“This could not end with evil neatly
Piled in ashes on the floor”
Christopher Wiseman, ‘Dracula’
If the Fringe were a nine-course meal, Let Them Call It Mischief’s Dracula would be a lemon-sorbet palette cleanser just before pudding. It won’t necessarily be the thing you remember long after the fact, but sometimes that’s just what’s needed. Especially in Edinburgh.
A ridiculous re-working of Bram Stoker’s Gothic horror novel, this Dracula wants not so much to spread the curse of the undead to England, as to use England’s living to lift his own curse. Failing to adore a youthful paramour more than his narcissistic self, Dracula’s then-lover—a witch, of course—cursed him with vampirism. Dracula can only break the curse if he falls in love with a sweaty-palmed gluten-intolerant English woman who can comprehend the incomprehensible rules of cricket. And you don’t find one of those in Transylvania. Naturally.
Dracula arrives in England, Jonathan Harker hot on his heels, where he meets Lucy and Mina and all the usual suspects–the five-strong company visibly knacker themselves (to the delight of the audience) character swapping at a clip. Where Alyssa Noble’s uninhabited Lucy and Karoline Gable’s feisty Mina advocate women’s suffrage, Rob Cummings’s nearly-feminist Count Dracula is a foil for the Victorian misogyny of Jack Ayres’s Harker and Lucy’s three suitors: asylum director, Dr. John Seward (also Rob Cummings), wet-blanket Arthur Holmwood (also Ayres), and ‘generic American’ Quincey Morris (played by the charismatic Graham Elwell). Armed with a hilariously-terrible Mittal-European accent, Elwell also tackles Van Helsing, the ‘Wampeerie’ slayer, who bitterly curses Dracula’s appearance as the arrival of England’s first invasive immigrant.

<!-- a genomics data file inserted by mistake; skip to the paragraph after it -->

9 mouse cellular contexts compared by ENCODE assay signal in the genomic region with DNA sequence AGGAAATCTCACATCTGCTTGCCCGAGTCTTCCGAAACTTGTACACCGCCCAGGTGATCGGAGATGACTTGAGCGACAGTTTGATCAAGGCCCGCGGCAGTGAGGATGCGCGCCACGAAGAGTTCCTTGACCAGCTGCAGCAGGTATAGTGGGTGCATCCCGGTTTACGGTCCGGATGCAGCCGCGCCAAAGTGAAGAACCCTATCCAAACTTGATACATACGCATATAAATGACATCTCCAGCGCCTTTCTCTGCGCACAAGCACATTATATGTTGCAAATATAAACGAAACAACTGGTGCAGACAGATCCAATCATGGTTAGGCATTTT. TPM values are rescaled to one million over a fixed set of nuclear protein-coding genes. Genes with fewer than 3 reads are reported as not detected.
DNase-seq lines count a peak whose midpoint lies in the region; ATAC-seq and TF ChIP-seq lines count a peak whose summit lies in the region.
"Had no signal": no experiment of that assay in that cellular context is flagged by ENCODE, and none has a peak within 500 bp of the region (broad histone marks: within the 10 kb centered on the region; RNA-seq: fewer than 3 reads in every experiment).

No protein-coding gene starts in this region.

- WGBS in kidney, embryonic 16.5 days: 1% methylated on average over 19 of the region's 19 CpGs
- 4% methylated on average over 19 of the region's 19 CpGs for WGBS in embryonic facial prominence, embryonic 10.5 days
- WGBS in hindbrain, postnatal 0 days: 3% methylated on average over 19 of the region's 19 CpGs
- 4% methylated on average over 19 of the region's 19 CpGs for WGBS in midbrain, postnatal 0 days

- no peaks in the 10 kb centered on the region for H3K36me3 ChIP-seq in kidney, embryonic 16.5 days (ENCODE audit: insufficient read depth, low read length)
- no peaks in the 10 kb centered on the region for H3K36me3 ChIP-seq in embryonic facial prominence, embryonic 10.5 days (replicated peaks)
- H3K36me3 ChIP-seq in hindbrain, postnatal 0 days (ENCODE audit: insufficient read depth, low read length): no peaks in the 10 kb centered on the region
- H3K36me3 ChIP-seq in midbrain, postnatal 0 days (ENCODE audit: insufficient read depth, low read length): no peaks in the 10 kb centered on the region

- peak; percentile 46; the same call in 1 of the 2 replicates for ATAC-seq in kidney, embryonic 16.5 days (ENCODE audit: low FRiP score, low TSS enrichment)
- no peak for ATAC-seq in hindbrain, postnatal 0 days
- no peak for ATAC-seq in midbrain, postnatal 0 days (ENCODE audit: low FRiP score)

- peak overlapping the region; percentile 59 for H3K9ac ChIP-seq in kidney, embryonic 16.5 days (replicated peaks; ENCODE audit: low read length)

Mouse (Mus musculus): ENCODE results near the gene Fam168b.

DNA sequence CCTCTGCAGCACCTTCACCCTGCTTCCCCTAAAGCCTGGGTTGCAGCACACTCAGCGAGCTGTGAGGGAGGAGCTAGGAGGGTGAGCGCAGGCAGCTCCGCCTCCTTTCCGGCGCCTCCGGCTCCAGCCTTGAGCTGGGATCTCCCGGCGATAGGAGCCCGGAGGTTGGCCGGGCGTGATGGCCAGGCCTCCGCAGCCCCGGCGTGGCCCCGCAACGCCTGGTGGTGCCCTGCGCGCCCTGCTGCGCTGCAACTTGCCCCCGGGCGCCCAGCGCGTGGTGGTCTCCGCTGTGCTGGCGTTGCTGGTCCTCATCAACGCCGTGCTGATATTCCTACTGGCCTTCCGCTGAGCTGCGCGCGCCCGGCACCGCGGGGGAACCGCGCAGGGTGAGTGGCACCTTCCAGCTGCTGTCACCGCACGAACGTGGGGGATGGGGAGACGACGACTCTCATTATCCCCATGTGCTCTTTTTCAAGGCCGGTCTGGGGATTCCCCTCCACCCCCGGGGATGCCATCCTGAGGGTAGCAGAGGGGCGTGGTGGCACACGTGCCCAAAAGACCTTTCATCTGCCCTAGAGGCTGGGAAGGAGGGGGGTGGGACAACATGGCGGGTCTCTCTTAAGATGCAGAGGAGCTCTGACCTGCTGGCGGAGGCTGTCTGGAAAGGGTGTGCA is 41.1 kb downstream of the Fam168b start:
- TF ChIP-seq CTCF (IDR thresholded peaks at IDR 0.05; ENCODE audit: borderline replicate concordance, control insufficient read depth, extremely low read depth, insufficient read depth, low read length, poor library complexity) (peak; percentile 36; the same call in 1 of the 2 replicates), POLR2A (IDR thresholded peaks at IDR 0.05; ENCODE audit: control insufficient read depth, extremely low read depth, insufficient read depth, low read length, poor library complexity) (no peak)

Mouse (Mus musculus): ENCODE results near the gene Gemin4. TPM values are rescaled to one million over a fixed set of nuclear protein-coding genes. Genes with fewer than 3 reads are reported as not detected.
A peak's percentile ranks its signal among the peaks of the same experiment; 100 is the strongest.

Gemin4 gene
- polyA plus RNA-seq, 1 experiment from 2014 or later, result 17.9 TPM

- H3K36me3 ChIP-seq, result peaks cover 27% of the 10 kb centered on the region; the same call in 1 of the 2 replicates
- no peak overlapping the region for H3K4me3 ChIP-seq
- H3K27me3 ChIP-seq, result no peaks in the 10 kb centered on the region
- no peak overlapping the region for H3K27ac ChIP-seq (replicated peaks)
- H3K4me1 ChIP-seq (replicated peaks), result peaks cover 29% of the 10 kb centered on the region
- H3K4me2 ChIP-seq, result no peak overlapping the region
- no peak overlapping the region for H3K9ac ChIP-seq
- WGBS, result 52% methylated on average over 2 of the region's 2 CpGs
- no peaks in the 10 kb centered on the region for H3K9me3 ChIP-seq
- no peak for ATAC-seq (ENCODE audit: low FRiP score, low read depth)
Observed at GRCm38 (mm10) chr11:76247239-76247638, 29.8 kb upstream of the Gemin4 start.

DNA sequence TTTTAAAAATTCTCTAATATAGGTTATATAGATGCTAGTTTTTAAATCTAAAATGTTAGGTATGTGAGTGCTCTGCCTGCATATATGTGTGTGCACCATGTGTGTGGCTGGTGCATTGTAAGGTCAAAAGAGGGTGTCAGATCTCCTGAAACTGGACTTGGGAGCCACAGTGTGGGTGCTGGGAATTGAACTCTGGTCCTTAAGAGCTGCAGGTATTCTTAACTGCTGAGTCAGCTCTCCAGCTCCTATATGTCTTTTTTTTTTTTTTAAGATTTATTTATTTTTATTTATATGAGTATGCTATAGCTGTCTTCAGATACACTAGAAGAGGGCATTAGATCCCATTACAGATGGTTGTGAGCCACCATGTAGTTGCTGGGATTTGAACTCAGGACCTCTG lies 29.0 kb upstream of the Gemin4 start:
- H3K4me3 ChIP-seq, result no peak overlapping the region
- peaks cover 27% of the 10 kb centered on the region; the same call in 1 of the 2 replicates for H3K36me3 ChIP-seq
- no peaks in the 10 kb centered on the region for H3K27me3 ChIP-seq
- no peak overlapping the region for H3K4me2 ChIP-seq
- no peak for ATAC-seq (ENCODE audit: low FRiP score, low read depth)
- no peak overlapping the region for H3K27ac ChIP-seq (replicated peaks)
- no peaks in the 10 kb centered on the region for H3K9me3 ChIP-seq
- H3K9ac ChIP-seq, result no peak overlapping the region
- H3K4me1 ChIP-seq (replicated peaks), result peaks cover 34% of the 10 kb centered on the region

Although the entire cast are going full tilt, hamming it up to the nth degree, the occasional clever reference links the camp madness back to its original source. The opening scenes, where Harker travels to Transylvania to meet the Count, are written letters with voice-recorded narration, a neat reference to the epistolary format of Stoker’s text. Elsewhere, cultural (mostly pop) cross-pollination is rife, chiefly in the service of garnering laughs, mostly successfully. The female vampires at Dracula’s castle commence their seduction of Harker via a saucy Lady Marmalade dance number, Dracula woos a puppet version of Lucy (don’t ask) as Romeo in the famous balcony scene, and when Van Helsing and Dracula encounter each other for the first time, they’re singing to the tune of Jean Valjean and Javert’s ‘The Confrontation’. Why? Who knows. But we’re certainly cackling.
Dracula made its debut at Edinburgh in 2016 and it’s not difficult to understand why the production has returned. The script is well-honed, the cast are entertaining, the production is ridiculous, energetic and just plain fun. There’s always a place for shows like this at the Fringe. Somewhere between main and pudding.
Dracula is on at Pleasance Above until 27th August. More info here.